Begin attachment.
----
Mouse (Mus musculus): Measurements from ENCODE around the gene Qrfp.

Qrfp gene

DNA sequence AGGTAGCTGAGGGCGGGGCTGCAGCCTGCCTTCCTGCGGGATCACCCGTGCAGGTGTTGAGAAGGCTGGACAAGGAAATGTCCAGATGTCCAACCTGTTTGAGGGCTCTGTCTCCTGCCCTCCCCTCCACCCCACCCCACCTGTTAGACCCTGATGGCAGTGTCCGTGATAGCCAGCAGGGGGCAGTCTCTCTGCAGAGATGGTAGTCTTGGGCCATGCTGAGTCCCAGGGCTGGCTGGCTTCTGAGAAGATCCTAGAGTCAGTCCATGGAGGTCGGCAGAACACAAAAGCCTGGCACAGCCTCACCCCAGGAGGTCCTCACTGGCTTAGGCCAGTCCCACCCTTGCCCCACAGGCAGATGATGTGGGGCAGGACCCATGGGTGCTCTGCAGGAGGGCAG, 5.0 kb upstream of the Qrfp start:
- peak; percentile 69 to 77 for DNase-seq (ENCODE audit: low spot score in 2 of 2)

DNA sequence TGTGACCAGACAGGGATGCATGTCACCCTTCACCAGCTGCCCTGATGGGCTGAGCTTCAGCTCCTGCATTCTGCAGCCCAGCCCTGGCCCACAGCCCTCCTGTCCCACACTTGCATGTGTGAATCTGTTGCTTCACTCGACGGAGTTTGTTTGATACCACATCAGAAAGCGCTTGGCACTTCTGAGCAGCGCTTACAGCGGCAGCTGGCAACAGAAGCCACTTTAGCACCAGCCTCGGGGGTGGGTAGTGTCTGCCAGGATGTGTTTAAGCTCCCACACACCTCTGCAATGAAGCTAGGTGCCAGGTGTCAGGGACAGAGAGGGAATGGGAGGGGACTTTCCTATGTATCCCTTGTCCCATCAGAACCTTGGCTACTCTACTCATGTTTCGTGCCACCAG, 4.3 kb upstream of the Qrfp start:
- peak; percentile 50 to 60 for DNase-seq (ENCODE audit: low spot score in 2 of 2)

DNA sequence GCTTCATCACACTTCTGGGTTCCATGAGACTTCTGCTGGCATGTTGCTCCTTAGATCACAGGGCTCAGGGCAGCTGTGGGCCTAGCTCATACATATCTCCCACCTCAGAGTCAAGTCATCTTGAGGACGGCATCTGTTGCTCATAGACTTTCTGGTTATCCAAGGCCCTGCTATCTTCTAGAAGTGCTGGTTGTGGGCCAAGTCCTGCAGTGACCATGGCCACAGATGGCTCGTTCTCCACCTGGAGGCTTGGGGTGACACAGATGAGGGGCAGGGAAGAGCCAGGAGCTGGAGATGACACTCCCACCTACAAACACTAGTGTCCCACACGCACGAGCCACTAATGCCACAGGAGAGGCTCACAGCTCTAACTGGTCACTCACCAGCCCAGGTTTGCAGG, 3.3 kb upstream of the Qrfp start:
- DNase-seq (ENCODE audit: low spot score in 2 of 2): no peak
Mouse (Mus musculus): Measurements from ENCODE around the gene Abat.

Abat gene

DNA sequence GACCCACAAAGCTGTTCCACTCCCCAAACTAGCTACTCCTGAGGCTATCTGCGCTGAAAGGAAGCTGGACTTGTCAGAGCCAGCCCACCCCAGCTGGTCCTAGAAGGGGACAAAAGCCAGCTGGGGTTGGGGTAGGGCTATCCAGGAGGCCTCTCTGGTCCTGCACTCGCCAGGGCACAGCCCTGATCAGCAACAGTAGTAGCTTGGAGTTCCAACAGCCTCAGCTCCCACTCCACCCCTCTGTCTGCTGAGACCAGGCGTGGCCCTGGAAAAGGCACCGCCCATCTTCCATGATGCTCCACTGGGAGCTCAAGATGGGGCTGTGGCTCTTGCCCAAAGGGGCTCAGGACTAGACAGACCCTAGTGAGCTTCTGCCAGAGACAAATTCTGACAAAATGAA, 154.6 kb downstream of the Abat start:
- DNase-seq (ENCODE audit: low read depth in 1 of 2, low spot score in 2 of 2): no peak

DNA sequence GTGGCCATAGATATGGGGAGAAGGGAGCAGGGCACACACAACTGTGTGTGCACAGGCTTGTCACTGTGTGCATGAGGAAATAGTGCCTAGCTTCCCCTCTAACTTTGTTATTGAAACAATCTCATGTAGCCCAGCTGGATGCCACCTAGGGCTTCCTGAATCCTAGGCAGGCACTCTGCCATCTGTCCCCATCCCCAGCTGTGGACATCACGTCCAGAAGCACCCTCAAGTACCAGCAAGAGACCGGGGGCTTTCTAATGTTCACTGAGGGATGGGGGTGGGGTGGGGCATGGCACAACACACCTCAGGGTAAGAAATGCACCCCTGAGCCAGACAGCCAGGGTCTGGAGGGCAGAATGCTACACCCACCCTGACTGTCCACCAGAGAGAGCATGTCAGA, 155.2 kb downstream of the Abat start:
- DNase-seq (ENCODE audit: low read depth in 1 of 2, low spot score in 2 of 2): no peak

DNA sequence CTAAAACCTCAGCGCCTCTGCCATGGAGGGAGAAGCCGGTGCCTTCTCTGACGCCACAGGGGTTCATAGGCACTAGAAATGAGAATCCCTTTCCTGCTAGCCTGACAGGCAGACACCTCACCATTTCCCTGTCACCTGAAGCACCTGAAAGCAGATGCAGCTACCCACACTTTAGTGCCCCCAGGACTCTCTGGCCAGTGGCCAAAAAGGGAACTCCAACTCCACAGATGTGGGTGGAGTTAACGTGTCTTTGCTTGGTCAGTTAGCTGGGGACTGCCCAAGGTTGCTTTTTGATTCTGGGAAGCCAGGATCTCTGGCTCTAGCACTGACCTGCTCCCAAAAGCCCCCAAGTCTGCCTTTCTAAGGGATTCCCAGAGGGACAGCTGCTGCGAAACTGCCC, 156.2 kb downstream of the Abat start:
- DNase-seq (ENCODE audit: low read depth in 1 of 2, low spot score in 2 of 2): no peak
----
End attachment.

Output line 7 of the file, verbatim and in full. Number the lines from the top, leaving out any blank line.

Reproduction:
DNA sequence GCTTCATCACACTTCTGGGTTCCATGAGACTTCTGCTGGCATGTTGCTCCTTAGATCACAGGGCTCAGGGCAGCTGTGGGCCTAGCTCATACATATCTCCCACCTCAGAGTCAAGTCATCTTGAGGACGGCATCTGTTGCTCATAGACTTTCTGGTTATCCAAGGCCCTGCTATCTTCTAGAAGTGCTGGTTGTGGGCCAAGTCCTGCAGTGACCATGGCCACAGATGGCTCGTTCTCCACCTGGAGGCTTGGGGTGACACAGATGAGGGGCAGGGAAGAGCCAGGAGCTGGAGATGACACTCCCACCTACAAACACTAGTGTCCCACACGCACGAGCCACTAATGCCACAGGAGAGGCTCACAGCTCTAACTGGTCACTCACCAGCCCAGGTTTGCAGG, 3.3 kb upstream of the Qrfp start: